The most common code with the 2014 BMW X5 is the Control Module Comm Bus G Off (U0079) DTC. It also deals with the Coolant Thermostat Temperature Below Regulating Temperature (P0128) code. The 2015 BMW X5 deals with the Cylinder 3 Misfire Detected (P0303) code and the Random, Multiple Misfire Detected (P0300) code, which are usually related. More concerning is the System Too Lean Bank 1 (P0171) DTC. With this problem, you may need to replace the valve cover, which can cost $2,532 to $3,046. 

Both the 2014 BMW X5 and 2015 BMW X5 have six recalls and two investigations from the NHTSA.  

2012 BMW X5 at the parking lot

FIXD Reliability Score: 6/10

Owner Reliability Score: 8-9/10

KBB Value: $7,205-$7,741

Fuel Economy: 16-18 mpg (gas), 21-22 mpg (diesel)

Annual Maintenance/Repair: $1,107-$1,111

Safety Rating: 4.0/5 

Rounding out the list are the final two models in the 2nd generation. These vehicles cost less to buy but are still considered reliable. 

The Owner Reliability score of the 2012 BMW X5 is 8 out of 10, while the 2013 X5 model earns 9 out of 10. With the FIXD Reliability score, the two BMW X5 models earn 6 out of 10. 

Both the 2012 and 2013 BMW X5 have a safety rating score of 4.0 (out of 5). This is considered below average when compared to other vehicles in our rankings. 

The 2012 and 2013 X5 SUV comes in gas or diesel models. The 2012 X5 earns a rating of 16 mpg (gas) or 21 mpg (diesel), while the 2013 BMW model does slightly better at 18 mpg (gas) and 22 mpg (diesel). 

The cost of maintenance and repairs on the two X5 vehicles is expected to be higher, considering their ages. We estimate $1,111 a year for the 2012 X5 and $1,107 a year for the 2013 BMW model. Both also show an increased risk of transmission, brake, and fuel system repairs, while the 2012 model ranks higher for engine, transmission, and AC/heat problems.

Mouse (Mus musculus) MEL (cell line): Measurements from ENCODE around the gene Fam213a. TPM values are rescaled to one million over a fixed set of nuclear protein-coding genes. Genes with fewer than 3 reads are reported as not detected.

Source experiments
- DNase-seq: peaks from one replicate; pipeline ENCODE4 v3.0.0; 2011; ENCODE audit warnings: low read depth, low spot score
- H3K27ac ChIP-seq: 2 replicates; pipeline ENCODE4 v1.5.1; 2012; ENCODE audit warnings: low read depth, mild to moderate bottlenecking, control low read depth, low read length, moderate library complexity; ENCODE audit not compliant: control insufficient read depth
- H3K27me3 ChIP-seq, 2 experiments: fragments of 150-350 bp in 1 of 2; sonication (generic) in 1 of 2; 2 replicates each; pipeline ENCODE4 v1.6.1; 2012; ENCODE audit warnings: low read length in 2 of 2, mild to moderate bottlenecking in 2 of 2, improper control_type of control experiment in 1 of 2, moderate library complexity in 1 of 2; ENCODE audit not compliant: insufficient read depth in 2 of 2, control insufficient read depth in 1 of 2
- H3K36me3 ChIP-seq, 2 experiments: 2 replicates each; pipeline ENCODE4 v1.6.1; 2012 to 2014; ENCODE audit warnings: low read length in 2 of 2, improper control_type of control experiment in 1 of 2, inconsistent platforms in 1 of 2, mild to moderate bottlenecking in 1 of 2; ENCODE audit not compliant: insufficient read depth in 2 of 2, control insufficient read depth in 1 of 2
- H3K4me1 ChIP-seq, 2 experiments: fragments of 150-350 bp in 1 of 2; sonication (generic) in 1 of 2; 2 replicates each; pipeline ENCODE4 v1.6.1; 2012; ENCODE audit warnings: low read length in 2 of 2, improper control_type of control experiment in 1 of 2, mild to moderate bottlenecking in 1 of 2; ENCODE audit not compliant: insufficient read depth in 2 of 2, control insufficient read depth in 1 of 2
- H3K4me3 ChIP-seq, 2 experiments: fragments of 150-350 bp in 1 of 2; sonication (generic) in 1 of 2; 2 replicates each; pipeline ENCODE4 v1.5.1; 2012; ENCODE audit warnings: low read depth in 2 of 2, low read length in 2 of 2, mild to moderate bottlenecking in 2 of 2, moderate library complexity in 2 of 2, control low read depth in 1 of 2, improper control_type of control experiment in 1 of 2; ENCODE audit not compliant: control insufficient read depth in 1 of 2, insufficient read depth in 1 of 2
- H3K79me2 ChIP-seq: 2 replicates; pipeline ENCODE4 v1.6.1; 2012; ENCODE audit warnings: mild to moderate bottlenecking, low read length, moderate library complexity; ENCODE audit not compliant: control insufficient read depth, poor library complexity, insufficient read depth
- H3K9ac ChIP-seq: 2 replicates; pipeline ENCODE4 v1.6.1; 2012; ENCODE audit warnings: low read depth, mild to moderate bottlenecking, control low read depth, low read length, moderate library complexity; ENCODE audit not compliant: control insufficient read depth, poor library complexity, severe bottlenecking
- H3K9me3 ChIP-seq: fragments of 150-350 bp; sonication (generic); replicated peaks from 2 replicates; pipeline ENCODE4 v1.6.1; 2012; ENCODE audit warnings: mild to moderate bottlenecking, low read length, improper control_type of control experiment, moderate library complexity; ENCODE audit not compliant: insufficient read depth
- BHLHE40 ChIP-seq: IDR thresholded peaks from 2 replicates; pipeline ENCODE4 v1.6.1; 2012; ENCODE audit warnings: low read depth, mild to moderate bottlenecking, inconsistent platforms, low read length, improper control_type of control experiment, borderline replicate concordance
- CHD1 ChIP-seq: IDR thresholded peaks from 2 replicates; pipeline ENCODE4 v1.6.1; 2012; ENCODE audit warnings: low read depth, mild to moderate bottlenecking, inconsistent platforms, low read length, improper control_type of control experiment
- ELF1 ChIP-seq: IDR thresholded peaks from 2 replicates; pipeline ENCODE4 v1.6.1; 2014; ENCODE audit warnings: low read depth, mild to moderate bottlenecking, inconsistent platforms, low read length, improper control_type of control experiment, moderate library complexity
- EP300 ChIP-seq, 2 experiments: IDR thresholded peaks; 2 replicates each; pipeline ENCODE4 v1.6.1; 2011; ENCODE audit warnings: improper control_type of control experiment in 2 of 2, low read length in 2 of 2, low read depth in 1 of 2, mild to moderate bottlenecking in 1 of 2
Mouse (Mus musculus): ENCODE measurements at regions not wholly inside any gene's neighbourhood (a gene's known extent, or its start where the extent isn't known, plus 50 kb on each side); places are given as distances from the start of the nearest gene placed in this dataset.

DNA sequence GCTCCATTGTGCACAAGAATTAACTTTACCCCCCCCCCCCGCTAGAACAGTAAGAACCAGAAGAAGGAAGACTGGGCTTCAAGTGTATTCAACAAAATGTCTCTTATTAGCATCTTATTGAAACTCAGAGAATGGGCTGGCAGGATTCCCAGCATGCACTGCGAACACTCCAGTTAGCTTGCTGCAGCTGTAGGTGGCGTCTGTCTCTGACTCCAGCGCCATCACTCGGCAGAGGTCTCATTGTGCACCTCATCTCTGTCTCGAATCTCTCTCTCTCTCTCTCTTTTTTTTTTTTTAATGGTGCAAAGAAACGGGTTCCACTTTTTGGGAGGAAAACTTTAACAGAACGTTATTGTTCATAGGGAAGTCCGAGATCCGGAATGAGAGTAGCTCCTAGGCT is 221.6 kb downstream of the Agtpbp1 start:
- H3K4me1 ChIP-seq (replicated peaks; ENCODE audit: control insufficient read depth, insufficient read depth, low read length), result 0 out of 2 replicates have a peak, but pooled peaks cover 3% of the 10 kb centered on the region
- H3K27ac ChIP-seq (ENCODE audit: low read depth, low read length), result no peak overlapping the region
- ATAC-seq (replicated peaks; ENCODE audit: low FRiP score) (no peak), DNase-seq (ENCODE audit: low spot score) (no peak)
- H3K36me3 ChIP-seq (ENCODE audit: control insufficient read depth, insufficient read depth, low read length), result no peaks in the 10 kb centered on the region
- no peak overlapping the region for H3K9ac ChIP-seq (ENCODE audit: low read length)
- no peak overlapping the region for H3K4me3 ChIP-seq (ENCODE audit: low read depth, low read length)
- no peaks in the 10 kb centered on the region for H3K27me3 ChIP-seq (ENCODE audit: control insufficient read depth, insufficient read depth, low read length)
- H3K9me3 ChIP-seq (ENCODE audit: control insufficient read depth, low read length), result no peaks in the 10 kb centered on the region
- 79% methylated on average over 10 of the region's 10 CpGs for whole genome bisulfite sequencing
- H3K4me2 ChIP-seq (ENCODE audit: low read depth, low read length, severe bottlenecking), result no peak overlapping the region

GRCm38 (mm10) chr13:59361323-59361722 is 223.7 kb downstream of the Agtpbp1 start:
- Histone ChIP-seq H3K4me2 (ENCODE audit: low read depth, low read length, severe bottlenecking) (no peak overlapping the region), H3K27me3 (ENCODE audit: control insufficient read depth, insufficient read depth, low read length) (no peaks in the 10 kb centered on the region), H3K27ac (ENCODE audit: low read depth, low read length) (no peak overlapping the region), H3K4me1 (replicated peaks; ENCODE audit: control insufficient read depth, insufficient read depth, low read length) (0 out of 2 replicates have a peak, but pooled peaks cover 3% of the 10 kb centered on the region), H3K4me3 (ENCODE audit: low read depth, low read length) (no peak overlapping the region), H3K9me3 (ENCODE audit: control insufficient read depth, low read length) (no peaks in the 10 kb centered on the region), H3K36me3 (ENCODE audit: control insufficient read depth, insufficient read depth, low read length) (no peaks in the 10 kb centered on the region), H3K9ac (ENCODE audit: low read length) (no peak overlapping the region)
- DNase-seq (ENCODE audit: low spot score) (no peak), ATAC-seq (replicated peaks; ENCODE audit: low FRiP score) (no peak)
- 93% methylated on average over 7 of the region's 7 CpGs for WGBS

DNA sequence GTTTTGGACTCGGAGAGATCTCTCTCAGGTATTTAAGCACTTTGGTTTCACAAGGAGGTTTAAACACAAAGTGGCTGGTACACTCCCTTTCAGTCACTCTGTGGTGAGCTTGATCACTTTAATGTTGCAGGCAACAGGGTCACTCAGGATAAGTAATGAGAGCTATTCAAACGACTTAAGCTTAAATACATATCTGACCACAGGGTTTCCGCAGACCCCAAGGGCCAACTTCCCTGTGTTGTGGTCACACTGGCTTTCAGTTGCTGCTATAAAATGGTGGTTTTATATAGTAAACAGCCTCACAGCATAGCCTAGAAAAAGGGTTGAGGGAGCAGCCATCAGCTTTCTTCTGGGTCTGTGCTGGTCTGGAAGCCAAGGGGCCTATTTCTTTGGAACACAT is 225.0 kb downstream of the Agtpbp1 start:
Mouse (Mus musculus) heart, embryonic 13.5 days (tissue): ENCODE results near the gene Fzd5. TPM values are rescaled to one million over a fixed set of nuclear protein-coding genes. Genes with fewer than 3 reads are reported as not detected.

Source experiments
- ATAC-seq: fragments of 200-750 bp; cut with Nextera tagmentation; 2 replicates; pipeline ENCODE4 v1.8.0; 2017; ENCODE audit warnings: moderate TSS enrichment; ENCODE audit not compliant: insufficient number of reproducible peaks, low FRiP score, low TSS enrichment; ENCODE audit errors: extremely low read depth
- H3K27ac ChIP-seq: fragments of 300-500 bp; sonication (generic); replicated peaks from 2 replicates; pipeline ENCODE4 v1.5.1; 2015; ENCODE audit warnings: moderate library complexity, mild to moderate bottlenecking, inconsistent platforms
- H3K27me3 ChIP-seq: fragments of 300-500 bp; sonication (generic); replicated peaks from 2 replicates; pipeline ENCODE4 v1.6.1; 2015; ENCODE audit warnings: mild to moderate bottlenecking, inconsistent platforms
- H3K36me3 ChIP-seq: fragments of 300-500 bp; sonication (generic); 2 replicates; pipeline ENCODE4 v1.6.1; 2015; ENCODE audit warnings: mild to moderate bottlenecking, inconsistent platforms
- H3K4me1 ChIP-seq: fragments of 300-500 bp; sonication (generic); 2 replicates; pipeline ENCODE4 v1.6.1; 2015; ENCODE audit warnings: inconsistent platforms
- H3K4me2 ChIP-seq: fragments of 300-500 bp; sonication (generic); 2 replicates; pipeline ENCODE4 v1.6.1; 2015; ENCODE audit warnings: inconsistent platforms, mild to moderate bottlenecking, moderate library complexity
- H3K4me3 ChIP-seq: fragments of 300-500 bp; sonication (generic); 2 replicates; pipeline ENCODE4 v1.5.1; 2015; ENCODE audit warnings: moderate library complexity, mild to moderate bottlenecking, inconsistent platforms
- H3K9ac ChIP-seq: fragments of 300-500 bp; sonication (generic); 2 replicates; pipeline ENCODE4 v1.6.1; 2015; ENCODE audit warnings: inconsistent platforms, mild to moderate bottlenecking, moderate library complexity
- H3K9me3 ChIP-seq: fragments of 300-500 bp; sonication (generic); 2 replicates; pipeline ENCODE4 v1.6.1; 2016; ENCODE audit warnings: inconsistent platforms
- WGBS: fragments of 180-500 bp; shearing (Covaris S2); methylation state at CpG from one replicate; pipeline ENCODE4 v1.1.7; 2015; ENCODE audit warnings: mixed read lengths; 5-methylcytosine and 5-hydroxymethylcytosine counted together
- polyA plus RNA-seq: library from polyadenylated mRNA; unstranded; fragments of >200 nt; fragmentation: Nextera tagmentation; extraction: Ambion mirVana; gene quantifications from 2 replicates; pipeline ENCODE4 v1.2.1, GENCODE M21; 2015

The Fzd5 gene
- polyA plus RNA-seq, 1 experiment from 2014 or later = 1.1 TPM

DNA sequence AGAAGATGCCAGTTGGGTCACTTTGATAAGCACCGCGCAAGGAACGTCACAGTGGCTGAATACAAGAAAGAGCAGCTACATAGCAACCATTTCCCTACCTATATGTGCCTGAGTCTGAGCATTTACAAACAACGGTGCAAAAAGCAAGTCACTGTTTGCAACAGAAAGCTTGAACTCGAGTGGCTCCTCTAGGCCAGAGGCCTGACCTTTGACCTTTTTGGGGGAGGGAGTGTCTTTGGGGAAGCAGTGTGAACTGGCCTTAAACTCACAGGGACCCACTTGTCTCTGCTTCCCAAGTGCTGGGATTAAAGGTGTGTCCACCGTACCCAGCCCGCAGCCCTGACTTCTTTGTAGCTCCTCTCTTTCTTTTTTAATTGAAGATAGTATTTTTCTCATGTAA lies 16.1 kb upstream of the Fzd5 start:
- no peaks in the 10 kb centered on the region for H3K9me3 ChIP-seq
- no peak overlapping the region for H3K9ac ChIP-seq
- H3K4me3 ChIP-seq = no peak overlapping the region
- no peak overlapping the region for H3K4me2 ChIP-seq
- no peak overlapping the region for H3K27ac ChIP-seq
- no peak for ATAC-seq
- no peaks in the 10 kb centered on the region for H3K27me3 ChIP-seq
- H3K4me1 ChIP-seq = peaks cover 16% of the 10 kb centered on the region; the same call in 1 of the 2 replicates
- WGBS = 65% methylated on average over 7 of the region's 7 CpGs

Both the 2012 and 2013 BMW X5 models deal with the Manifold Absolute Pressure To Throttle Angle Too High Bank 1 (P112F) code. The 2012 BMW X5 also shows a higher chance of the Fuel Shutoff Valve “A” Control Circuit High (P007B) code and the Valvetronic Control Phase V Circuit Open Bank 1 (P10F5) code. With the 2013 BMW X5, you have a higher chance of the Random, Multiple Misfire Detected (P0300) code and the System Too Lean Bank 1 (P0171) DTC. 

The 2012 BMW X5 shows ten recalls and one investigation. In comparison, the 2013 BMW X5 has seven recalls and two investigations. 

The Worst Years of the BMW X5

BMW X5 parked on a public parking lot. Nobody in the vehicle.

To choose the worst BMW X5 model years, we had to reference the same information used to pick the best options. We start with the models that have the largest issues or highest expenses and work our way up to the models that would work if you were in a pinch.

Black 2016 BMW X5 car moving on the street.

FIXD Reliability Score: 7/10

Owner Reliability Score: 7/10

KBB Value: $17,732

Fuel Economy: 21 mpg (gas), 56 mpg (hybrid)

Annual Maintenance/Repair: $1,667

Safety Rating: 4.8/5